Conflict and Innovation – Give Yourself Options


The first two blogs in this series examined why innovation causes conflict and how it can be made constructive, conceptually. This blog will examine how to react to conflict, emotionally and behaviorally, to keep it positive.

Looking at conflict as differences containing value is easier said than done. Even the possibility of conflict elicits stress responses that prepare us for fight or flight. We release hormones and neurochemicals so quickly, and sometimes so powerfully, that we sometimes say or do things we don’t mean. While our response might occur automatically, understanding it can help us slow it down. By slowing it down and making it fully conscious, we can make different choices. Choices in our interest, and the group’s, for purposes of working together in an organization.

The Thomas-Kilmann Conflict Mode shows how people tend to respond to conflict in one of five modes – avoiding, accommodating, competing, compromising, or collaborating. Each is a blend of assertive and cooperative behaviors. Those behaviors are connected to the feelings and thoughts we have about conflict, in a kind of package. Responding in a certain way, over time, produces the tendency.

Tendencies are efficient and effective in a biological survival sense. An animal is more likely to survive by diving for cover when a shadow crosses unexpectedly overhead, than it is by pausing to check for a predator or a cloud. Tendencies might have less value in a social sense. Avoiding conflict as a tendency means things can happen to you whether you like them or not. Constantly competing as a tendency can cost you relationships and not always meet your interests in any given situation.

Follow these steps to give yourself options – and increase the chances of making conflict constructive.

  • Make Yourself Aware

Some moment when you’re not in conflict, when you can calmly reflect, think about what conflict does to you. Do you get “butterflies” in your stomach? Does your throat tighten? Palms sweat? Do your thoughts race, or do you stop thinking? Do you make eye contact or avoid it? What happens to your voice when you speak?

Think about the bodily sensations conflict creates, and the thoughts and behaviors which accompany those sensations. Although you might like or dislike what you see, you need not make value judgments. Your only objective, at this point, is to make yourself aware of your response to conflict.

  • Notice Your Response, and Slow It Down

Imagine a conflict situation and see if it triggers the response. Notice the sensations, thoughts, and behaviors as they unfold. Note how fast they occur and, while observing them in yourself, slow them down. Notice the chain reaction and let yourself dwell on the parts or pieces, one at a time. Then breathe. Stretch. Smile. Perform some small behavior that is not part of your usual pattern. Give your brain something new to do, something other than what it always does in this situation – even if you’re only simulating the response!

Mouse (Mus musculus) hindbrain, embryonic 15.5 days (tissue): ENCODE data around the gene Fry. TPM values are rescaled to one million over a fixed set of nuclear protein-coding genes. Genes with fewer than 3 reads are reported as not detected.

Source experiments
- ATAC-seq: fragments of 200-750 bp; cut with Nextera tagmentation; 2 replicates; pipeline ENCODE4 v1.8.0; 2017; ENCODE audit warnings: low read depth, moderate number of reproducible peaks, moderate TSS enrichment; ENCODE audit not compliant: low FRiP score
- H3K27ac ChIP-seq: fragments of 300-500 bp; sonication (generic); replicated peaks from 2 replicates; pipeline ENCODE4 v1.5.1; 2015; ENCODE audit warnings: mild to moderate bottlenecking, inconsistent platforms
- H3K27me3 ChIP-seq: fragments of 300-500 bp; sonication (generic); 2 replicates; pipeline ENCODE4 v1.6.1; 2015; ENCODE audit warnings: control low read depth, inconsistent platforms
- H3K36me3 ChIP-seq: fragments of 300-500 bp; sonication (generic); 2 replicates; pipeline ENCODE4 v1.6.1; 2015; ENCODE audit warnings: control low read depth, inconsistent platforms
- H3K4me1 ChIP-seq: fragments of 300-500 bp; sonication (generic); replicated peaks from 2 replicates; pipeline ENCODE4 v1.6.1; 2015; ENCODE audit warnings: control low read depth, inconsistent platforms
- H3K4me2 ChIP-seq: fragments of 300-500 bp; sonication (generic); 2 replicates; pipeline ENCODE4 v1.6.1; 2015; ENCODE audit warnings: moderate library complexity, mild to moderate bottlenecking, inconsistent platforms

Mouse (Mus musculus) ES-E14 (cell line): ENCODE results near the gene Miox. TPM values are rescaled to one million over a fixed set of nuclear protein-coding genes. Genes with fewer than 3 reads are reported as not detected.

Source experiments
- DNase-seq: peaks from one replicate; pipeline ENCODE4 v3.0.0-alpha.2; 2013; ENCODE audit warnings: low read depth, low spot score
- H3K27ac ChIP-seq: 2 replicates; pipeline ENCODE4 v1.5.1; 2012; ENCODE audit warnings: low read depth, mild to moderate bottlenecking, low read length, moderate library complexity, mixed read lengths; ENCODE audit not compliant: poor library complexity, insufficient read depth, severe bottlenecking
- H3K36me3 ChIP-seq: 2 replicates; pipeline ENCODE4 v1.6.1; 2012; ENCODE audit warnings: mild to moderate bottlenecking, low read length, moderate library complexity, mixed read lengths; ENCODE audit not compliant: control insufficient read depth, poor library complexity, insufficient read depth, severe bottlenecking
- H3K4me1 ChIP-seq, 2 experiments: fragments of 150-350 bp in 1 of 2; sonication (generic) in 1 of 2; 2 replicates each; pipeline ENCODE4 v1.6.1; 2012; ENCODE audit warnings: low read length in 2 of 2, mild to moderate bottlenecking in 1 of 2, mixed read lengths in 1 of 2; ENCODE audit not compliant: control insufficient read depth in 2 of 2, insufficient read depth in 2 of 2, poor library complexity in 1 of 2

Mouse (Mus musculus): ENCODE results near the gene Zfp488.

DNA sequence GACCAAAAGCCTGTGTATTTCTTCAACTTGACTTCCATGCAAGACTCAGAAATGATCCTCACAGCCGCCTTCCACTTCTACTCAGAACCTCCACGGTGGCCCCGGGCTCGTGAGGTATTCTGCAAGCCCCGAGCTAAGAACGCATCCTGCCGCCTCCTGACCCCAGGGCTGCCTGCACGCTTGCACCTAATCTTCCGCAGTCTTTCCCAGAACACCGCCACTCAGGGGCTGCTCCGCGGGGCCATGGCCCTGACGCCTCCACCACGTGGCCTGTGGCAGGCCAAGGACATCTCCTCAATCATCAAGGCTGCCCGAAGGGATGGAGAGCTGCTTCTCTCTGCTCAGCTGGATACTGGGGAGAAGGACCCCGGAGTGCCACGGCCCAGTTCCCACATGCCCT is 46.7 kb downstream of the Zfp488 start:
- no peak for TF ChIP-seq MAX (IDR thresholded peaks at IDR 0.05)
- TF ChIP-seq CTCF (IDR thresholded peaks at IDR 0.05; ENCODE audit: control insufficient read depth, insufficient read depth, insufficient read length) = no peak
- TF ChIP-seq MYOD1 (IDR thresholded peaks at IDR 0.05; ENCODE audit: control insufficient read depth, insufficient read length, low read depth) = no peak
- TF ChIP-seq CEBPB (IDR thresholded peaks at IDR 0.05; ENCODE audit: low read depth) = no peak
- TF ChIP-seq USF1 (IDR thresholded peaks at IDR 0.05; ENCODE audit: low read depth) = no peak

Practice this in your imagination and you’ll get better, quickly, at slowing and altering your response. Then practice with low-level conflicts, some that trigger the response pattern minimally. Perhaps with a server in a restaurant, or customer service on the phone, or telling the kids, “No, you’re not having that sleepover.” You don’t need 10,000 hours. Just practice enough to be comfortable with your new process.

  • Pause to Think, and Communicate Your Interests

If you’ve slowed your response to the point where it doesn’t own the moment, think about what your reaction is about. Conflict scholars talk about substantive, procedural, and psychological interests in any conflict. So ask yourself what’s at stake. Fairness? Credit or blame? Risk or reward? Give yourself permission to label your interests and communicate them. This step might require more practice because the communication behaviors might be new. (There are many excellent self-help sources on this; Roger Fisher and Bill Ury literally wrote the book.) But practice even if all that means is thinking aloud to clarify your thoughts.

To do this in the presence of another which whom you’re in conflict has risks. Sometimes you’ll give voice to things they were thinking and feeling, and communication will flow. They might have a different experience and different interests, but that’s OK. Now we’re at the place where differences have value and can teach us – if we let them.

Sometimes there will be little to no reciprocation, and little or no collaboration will occur. You can’t determine conflict outcomes by following any process. But you can own your behavior to give yourself options – and increase the chances of making conflict constructive.

Lou Kerestesy is part of the GovLoop Featured Blogger program, where we feature blog posts by government voices from all across the country (and world!). To see more Featured Blogger posts, click here.

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